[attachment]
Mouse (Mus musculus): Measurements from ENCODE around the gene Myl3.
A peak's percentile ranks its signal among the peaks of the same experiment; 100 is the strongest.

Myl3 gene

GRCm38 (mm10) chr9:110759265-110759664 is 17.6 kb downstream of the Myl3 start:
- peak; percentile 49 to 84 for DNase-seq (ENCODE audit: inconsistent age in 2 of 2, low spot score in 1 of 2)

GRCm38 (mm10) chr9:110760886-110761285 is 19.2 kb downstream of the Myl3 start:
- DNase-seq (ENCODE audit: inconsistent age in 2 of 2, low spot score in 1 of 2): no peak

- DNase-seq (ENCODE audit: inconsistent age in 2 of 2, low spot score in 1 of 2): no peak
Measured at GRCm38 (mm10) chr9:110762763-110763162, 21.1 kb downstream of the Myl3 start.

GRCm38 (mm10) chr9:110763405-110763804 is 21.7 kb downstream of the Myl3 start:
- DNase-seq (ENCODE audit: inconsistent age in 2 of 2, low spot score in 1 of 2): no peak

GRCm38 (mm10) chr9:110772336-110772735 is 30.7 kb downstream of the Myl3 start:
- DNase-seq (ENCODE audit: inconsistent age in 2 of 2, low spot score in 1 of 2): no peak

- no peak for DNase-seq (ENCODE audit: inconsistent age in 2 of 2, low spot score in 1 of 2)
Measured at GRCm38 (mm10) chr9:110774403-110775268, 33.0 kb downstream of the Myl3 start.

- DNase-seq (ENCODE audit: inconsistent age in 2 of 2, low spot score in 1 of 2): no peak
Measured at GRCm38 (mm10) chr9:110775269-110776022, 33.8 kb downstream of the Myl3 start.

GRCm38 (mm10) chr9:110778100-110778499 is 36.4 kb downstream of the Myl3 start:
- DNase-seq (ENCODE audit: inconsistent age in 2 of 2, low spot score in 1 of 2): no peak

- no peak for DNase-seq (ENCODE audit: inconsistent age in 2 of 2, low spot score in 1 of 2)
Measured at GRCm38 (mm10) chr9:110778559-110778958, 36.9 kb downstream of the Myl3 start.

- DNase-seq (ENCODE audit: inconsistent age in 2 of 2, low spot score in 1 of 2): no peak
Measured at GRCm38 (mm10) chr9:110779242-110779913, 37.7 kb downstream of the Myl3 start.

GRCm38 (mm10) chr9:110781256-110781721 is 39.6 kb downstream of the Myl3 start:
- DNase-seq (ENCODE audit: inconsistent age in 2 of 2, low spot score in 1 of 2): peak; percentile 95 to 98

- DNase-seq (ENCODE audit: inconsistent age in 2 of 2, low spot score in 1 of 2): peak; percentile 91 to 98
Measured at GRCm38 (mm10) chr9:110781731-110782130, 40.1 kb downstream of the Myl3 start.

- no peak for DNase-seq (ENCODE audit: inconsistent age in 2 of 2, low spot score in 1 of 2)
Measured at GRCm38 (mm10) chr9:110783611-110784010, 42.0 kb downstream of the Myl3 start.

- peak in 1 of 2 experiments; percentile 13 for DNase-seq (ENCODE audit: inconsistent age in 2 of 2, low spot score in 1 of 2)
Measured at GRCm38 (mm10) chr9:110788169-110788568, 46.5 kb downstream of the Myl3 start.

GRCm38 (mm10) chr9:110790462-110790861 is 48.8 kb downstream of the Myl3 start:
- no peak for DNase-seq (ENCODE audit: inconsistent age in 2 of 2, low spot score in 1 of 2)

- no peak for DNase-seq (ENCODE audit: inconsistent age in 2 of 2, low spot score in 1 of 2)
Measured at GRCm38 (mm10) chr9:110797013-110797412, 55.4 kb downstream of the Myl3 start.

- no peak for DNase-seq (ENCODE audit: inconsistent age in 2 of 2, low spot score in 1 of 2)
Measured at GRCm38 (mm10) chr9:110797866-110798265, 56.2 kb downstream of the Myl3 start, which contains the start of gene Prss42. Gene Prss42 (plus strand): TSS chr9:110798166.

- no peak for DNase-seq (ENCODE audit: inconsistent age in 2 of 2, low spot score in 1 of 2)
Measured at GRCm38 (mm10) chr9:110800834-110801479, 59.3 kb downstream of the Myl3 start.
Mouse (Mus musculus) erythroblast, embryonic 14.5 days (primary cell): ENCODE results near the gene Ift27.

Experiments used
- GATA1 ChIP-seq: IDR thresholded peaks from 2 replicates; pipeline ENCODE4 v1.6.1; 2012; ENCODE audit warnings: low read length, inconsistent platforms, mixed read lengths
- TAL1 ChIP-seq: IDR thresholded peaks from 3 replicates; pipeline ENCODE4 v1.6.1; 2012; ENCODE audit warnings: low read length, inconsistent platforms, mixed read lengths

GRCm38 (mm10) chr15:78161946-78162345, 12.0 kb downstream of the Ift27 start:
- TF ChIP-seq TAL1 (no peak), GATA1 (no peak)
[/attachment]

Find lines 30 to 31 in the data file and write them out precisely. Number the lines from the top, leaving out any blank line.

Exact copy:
- peak in 1 of 2 experiments; percentile 13 for DNase-seq (ENCODE audit: inconsistent age in 2 of 2, low spot score in 1 of 2)
Measured at GRCm38 (mm10) chr9:110788169-110788568, 46.5 kb downstream of the Myl3 start.